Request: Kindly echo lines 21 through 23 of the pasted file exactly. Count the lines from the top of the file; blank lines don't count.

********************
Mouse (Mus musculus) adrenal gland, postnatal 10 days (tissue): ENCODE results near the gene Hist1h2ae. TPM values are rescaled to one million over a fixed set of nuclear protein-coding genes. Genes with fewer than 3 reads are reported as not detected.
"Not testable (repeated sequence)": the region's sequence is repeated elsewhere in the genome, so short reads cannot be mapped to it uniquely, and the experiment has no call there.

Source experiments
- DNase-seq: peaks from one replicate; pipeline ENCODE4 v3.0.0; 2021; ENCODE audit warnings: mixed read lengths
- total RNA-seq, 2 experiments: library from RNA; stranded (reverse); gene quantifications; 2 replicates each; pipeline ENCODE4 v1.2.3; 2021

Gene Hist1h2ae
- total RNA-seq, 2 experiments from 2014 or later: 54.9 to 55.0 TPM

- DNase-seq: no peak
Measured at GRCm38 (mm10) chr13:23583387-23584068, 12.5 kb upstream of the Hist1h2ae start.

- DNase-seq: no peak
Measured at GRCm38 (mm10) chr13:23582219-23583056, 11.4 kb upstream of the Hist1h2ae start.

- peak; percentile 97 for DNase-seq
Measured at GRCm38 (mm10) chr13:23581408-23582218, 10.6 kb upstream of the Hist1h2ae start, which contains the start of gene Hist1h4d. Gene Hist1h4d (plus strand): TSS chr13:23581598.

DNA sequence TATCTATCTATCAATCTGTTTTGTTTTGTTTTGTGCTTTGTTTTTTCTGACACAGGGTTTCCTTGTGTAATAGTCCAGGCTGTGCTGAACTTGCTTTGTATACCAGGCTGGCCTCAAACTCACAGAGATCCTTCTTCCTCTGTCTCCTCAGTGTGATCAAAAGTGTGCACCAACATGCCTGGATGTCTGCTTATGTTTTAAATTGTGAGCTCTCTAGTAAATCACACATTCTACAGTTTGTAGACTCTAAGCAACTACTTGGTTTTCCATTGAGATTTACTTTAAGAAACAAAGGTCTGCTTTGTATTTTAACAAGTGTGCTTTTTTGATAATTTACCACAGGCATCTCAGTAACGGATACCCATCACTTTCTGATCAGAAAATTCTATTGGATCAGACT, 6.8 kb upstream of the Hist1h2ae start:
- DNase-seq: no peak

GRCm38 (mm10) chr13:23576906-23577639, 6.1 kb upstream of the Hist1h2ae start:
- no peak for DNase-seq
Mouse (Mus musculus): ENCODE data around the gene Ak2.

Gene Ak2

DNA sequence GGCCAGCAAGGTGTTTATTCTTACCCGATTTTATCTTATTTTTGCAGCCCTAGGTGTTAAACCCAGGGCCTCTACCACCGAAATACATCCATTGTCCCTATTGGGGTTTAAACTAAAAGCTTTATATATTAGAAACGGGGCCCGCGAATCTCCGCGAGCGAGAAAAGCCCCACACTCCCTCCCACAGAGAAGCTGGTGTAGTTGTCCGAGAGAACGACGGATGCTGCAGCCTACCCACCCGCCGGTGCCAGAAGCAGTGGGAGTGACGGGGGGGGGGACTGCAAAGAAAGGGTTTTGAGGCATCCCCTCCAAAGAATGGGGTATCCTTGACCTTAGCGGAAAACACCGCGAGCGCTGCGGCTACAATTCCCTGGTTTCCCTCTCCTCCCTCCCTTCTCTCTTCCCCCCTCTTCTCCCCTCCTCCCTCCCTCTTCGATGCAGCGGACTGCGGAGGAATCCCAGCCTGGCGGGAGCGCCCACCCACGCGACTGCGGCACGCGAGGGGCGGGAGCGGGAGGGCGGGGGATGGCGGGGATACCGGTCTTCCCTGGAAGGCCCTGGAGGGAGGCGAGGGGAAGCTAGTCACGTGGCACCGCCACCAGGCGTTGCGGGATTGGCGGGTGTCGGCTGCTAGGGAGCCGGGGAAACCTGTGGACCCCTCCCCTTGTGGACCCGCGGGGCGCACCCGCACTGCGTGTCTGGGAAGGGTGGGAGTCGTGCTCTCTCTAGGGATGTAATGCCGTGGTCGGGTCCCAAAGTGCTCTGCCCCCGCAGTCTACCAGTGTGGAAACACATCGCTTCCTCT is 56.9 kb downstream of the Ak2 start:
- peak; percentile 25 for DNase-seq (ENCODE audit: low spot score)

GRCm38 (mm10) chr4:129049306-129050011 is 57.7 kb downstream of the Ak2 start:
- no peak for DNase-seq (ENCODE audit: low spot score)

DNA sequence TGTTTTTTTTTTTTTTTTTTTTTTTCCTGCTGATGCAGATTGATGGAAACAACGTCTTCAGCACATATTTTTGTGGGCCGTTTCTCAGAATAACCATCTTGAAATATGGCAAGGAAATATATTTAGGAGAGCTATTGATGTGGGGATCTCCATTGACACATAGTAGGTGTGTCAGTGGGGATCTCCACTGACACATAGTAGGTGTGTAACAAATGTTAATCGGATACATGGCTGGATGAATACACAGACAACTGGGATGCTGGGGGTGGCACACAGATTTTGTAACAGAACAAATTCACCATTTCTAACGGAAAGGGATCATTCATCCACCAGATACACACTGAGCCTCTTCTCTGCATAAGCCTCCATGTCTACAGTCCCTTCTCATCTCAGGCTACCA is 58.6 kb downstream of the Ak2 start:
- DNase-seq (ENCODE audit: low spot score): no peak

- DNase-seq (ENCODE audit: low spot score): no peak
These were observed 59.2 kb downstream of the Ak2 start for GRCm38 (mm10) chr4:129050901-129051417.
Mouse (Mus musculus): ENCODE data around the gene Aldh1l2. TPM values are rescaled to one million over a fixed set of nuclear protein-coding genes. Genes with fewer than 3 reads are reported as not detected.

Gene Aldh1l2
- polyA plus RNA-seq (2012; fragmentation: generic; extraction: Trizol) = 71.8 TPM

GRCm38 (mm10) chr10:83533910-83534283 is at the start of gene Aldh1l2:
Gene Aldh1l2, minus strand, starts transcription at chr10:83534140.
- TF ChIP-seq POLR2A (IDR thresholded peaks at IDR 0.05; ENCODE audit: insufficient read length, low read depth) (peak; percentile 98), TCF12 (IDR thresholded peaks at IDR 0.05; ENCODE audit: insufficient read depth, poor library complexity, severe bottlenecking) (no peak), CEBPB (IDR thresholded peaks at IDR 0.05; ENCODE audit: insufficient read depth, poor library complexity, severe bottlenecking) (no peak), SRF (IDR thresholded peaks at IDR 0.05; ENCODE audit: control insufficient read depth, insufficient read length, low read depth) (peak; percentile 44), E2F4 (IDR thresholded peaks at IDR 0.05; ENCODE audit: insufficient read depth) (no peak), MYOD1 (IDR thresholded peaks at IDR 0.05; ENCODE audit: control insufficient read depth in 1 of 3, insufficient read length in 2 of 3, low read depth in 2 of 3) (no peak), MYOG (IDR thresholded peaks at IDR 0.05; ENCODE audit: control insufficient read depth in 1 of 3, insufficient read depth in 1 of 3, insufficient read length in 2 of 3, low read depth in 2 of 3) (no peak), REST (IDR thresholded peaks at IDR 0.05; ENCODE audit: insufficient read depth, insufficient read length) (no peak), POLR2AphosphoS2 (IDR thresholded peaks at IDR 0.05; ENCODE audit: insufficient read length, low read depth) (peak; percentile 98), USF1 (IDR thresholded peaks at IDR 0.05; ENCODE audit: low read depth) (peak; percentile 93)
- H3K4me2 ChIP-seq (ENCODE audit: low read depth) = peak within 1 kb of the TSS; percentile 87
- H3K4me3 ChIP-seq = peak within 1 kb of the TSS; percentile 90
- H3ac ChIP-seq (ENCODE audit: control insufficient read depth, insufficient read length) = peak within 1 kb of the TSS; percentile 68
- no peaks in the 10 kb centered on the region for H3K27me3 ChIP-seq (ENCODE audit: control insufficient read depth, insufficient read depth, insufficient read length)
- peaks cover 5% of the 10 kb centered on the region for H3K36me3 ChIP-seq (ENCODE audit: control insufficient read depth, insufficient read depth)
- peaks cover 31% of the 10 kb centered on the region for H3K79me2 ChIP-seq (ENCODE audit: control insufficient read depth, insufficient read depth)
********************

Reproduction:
- peak; percentile 25 for DNase-seq (ENCODE audit: low spot score)

GRCm38 (mm10) chr4:129049306-129050011 is 57.7 kb downstream of the Ak2 start:
- no peak for DNase-seq (ENCODE audit: low spot score)